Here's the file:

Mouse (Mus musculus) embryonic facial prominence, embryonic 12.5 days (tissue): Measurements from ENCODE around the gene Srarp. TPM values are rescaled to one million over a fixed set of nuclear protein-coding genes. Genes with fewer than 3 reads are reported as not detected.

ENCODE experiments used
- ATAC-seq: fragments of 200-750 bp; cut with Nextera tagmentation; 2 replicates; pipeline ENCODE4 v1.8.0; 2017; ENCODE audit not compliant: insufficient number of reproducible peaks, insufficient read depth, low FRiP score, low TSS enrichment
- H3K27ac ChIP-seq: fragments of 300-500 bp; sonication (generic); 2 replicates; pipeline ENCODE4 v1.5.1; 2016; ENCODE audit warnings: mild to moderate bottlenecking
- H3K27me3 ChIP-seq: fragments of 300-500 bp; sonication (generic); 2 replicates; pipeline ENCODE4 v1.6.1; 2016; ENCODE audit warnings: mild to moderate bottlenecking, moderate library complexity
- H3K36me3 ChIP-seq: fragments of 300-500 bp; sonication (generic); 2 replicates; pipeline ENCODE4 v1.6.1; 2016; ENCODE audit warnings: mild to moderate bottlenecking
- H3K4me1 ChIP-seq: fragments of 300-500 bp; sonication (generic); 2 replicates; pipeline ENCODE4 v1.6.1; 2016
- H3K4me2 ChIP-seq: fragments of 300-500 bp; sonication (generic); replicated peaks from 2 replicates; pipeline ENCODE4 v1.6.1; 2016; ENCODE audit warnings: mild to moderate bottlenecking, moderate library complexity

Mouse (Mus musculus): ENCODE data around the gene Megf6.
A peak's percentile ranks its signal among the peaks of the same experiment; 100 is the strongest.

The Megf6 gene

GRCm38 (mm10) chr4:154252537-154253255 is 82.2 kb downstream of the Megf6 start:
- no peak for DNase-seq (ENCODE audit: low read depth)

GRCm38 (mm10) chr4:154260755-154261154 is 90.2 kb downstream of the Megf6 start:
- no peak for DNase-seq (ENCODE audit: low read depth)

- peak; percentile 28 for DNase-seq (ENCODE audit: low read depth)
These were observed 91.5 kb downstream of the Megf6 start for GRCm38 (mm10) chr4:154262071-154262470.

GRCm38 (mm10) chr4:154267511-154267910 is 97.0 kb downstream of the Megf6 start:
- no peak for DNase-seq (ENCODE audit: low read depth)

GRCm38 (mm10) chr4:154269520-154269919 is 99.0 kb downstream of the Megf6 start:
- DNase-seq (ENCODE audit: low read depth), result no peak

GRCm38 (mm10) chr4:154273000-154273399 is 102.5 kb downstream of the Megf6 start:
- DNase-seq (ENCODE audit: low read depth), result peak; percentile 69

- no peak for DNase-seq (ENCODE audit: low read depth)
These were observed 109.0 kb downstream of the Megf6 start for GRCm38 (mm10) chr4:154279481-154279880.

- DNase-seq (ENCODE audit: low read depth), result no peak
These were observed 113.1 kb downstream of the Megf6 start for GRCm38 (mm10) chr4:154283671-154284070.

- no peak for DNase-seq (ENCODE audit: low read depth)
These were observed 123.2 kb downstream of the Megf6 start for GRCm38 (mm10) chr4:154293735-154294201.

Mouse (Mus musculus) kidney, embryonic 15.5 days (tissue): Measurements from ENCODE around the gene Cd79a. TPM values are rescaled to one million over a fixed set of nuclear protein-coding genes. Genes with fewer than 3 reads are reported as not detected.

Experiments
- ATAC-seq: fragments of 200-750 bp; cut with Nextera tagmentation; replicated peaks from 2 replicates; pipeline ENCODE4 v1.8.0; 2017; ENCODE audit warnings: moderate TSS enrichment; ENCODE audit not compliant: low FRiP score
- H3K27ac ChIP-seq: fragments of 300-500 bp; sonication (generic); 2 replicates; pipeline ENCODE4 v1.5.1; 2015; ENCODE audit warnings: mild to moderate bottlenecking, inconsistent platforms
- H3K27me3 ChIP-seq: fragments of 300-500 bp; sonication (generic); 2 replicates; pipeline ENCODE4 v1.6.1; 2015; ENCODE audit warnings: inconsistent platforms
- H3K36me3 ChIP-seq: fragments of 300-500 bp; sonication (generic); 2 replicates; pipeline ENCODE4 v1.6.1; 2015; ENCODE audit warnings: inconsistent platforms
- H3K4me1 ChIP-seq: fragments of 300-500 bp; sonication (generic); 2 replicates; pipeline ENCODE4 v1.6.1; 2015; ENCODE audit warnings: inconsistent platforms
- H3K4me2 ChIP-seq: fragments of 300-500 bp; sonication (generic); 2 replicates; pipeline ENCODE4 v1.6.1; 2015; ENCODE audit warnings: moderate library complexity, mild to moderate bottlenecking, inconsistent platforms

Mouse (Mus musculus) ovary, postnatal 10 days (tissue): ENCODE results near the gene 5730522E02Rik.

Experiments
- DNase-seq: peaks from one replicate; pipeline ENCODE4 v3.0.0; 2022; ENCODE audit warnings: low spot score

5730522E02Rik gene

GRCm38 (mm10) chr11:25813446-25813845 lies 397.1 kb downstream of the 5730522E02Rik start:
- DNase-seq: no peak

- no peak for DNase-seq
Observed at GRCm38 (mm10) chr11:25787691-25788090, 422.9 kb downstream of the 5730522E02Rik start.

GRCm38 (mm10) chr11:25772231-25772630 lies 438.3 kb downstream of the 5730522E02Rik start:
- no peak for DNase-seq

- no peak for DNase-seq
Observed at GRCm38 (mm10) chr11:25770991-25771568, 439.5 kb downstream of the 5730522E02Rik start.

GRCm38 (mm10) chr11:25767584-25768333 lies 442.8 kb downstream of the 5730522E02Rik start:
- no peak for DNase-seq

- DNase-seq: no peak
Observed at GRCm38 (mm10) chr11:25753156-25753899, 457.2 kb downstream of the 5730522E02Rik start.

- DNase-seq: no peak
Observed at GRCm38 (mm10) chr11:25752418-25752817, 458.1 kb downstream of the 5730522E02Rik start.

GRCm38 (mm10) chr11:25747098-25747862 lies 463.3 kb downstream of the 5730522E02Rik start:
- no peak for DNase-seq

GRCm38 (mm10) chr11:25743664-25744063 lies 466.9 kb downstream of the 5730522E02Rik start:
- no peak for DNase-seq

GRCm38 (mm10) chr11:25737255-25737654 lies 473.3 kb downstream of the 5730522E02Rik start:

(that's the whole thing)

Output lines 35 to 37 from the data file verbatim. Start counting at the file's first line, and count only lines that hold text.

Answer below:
- H3K36me3 ChIP-seq: fragments of 300-500 bp; sonication (generic); 2 replicates; pipeline ENCODE4 v1.6.1; 2015; ENCODE audit warnings: inconsistent platforms
- H3K4me1 ChIP-seq: fragments of 300-500 bp; sonication (generic); 2 replicates; pipeline ENCODE4 v1.6.1; 2015; ENCODE audit warnings: inconsistent platforms
- H3K4me2 ChIP-seq: fragments of 300-500 bp; sonication (generic); 2 replicates; pipeline ENCODE4 v1.6.1; 2015; ENCODE audit warnings: moderate library complexity, mild to moderate bottlenecking, inconsistent platforms